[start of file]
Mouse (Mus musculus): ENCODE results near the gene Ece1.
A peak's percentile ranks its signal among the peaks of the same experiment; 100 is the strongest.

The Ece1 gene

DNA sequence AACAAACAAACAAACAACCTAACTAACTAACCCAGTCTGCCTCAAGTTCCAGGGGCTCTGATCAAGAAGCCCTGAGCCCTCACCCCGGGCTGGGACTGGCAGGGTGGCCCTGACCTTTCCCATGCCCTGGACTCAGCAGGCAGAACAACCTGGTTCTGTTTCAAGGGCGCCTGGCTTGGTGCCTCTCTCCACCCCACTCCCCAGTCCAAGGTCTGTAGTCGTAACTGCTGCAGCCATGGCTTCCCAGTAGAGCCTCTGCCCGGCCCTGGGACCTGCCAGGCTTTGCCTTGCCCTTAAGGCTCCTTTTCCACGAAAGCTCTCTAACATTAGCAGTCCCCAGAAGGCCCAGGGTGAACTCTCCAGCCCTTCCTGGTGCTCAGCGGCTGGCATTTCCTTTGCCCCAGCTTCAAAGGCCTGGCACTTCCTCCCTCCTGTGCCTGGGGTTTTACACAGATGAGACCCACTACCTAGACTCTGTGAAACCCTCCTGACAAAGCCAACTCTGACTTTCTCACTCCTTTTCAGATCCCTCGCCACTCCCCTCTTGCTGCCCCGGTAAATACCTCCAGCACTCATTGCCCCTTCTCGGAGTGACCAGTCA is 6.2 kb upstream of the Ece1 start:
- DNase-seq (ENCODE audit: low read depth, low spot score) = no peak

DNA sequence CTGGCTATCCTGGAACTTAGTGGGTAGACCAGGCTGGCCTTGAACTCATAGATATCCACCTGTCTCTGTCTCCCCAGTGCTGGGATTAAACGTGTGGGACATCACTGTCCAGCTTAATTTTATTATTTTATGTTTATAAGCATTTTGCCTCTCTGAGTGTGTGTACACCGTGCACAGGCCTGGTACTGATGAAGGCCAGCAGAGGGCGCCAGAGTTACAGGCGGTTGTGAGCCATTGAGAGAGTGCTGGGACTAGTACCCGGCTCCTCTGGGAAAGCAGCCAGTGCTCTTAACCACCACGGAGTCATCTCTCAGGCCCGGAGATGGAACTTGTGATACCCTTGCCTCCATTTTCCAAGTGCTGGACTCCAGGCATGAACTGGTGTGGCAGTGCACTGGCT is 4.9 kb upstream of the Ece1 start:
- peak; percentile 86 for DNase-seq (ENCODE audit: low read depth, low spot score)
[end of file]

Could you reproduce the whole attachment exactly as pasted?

Mouse (Mus musculus): ENCODE results near the gene Ece1.
A peak's percentile ranks its signal among the peaks of the same experiment; 100 is the strongest.

The Ece1 gene

DNA sequence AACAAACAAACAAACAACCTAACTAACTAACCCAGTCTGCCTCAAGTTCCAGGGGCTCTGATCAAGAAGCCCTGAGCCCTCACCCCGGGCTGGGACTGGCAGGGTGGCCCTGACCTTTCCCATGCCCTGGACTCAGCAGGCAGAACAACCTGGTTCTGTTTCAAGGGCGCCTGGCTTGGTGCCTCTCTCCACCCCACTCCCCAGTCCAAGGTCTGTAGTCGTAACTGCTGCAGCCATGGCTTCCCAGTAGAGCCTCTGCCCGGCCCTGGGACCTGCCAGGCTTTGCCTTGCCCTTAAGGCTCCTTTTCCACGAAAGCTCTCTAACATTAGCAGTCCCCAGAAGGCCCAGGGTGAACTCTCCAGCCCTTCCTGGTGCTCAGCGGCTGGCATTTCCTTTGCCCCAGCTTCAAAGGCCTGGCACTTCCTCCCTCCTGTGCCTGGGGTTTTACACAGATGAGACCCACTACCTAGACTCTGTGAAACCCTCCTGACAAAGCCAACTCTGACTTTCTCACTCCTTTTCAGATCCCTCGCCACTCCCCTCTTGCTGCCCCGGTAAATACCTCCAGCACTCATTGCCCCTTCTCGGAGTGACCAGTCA is 6.2 kb upstream of the Ece1 start:
- DNase-seq (ENCODE audit: low read depth, low spot score) = no peak

DNA sequence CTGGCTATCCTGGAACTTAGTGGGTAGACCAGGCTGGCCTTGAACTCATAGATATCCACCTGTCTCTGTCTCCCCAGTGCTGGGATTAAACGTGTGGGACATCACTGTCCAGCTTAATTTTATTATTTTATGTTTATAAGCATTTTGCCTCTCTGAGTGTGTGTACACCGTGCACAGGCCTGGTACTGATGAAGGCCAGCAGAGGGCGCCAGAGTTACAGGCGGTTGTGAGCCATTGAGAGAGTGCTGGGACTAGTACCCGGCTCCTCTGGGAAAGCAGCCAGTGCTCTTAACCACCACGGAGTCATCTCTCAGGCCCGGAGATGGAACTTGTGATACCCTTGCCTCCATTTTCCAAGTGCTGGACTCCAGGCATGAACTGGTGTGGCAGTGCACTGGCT is 4.9 kb upstream of the Ece1 start:
- peak; percentile 86 for DNase-seq (ENCODE audit: low read depth, low spot score)